Leaders on Leadership: Lt. Gov. Kathy Hochul

The government leader discusses the importance of gender equity in leadership — in all sectors

New York State Lt. Gov. Kathy Hochul

New York State Lt. Gov. Kathy Hochul has served at every level of government and uses her current platform — as the highest female elected official in state government — to advocate for women leaders in all types of organizations.

On Nov. 27, Hochul came to the University at Buffalo School of Management as part of the Leaders on Leadership Speaker Series hosted by the Center for Leadership and Organizational Effectiveness. In a Q&A led by Paul Tesluk, dean of the School of Management, she discussed why we need more women in leadership roles, and how organizations, government, and men and women alike can encourage and develop women leaders.

The following is an excerpt of Hochul’s presentation.

PT: Why do you believe it’s so important to advocate for women leaders?

KH: We are harmed in all of our institutions — the private sector, public sector, nonprofits, education, the tech space and certainly my world — by not having equal representation of women at the table. This is a turning point in our history. I believe we have to do more to get women into the corridors of power because we just bring a different approach to leadership — a collaborative spirit, a listening disposition.

I saw the difference firsthand in Congress with something as simple as softball. (Hochul participated in the Congressional Women’s Softball Game, when female members of Congress play the Washington Press Corps for charity.) We practiced together — Democrats and Republicans, House and Senate, on the same team. We were out there with no makeup on, in our sweats, and we developed relationships and friendships across the aisle. Contrast that to the men — Republicans and Democrats practice across town from one another [on opposing teams.] By choice, they never have the opportunity to build relationships, and when they have their big charity game, it’s Democrats versus Republications playing where the Washington Nationals play. It’s like watching gladiators. That’s just an extreme example of how we approach the same opportunity differently — raising money for charity through sport.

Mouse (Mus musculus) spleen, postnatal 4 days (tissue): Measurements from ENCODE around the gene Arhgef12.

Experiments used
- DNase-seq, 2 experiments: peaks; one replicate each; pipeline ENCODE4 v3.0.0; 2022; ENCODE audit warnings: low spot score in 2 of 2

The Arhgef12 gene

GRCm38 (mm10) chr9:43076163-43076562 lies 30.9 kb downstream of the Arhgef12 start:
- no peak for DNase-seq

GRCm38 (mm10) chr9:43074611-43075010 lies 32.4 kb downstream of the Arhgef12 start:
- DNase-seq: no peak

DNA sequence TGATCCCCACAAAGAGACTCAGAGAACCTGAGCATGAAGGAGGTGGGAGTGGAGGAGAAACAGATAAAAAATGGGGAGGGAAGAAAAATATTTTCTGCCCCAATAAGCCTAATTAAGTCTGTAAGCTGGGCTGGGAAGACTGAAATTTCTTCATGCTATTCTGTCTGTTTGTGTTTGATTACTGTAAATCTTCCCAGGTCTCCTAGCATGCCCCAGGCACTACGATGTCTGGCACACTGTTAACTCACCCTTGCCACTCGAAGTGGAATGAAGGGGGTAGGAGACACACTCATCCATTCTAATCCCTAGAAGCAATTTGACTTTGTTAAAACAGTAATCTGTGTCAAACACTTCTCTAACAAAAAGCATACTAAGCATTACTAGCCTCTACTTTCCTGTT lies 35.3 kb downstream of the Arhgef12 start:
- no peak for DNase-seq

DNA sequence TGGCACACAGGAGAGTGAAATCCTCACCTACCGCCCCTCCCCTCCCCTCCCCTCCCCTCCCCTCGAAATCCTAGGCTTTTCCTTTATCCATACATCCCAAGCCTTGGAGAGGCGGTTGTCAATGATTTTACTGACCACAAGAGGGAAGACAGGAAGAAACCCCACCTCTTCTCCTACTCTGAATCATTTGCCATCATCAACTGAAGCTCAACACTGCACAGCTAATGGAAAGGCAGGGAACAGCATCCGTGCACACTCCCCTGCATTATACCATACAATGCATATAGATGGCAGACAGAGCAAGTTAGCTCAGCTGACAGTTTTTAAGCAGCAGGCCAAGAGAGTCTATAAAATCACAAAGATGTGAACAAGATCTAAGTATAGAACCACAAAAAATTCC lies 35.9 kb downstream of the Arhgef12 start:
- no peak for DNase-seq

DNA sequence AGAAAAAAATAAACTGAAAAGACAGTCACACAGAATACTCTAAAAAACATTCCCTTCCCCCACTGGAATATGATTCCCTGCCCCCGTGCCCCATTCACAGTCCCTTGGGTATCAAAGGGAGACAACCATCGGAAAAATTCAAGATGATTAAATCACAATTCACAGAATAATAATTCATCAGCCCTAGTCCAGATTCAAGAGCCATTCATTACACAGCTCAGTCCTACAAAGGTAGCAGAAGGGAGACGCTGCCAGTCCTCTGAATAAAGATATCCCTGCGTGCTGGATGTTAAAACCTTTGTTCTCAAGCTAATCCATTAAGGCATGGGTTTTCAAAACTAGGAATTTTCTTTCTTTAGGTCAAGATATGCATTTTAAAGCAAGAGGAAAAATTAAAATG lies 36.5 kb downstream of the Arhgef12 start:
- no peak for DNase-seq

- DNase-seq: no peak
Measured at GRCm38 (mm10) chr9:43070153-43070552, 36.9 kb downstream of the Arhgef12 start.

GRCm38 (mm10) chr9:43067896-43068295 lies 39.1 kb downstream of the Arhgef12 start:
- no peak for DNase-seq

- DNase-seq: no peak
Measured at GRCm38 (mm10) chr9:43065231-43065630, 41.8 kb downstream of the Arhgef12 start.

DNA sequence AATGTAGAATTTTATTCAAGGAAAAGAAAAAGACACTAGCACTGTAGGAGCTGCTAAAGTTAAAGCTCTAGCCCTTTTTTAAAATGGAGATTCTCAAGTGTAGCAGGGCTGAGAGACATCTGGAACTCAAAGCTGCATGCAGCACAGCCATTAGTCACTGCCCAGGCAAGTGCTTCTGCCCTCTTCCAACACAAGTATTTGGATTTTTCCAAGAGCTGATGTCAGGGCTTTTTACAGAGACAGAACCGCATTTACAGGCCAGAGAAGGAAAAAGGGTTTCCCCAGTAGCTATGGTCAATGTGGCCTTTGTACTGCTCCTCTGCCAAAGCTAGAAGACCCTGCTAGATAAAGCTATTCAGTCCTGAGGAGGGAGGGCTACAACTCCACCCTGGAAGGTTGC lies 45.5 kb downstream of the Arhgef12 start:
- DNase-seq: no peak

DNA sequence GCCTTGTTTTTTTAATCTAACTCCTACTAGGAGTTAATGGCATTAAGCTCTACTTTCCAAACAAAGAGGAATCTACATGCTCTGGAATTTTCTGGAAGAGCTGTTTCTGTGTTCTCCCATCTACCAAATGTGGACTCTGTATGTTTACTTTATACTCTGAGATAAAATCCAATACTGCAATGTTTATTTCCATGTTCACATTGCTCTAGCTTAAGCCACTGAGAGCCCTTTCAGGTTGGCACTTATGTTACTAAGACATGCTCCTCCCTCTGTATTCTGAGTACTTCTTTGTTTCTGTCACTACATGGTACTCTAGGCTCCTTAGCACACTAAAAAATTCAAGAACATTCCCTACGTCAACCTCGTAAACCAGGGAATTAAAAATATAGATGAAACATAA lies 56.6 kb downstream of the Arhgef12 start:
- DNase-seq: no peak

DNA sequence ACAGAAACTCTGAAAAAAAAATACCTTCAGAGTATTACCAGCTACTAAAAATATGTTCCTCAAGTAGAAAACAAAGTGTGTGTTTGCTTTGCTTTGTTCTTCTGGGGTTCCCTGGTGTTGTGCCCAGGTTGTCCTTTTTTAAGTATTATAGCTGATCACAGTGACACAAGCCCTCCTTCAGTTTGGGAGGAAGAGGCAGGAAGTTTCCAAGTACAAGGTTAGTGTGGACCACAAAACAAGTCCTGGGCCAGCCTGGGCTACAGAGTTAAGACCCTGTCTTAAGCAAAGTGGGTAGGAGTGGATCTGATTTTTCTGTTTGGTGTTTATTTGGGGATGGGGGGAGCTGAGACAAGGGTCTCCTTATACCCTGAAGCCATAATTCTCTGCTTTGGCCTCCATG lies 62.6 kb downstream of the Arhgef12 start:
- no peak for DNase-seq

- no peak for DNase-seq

How can we promote more women into leadership positions in politics, business and other areas?

I think there’s been an awakening, which is a start. With a lot of the sexual harassment and assault cases coming out, it shows there’s an imbalance of power. Just having women in those [leadership] positions creates a different workplace. But until they’re there, men in those positions have a tremendous opportunity to open doors for women. One reason: It’s the right thing to do; it’s about fairness. There are so many ways to say, ‘Yes, I’ll mentor you,’ ‘I can help you,’ and women need to do that as well.

In the private sector, one area you can take care of is wage disparity. Stop asking what women made [in past positions] because women will invariably be held back for making less than a man, whether fairly or unfairly. A woman may take time off to raise children, so her salary doesn’t catch up. That’s why women over their lifetime will have $500,000 less in their pensions than men for doing the same work. Don’t ask what she made; put a value on that job and say she’s entitled to that amount because she’s had other experiences.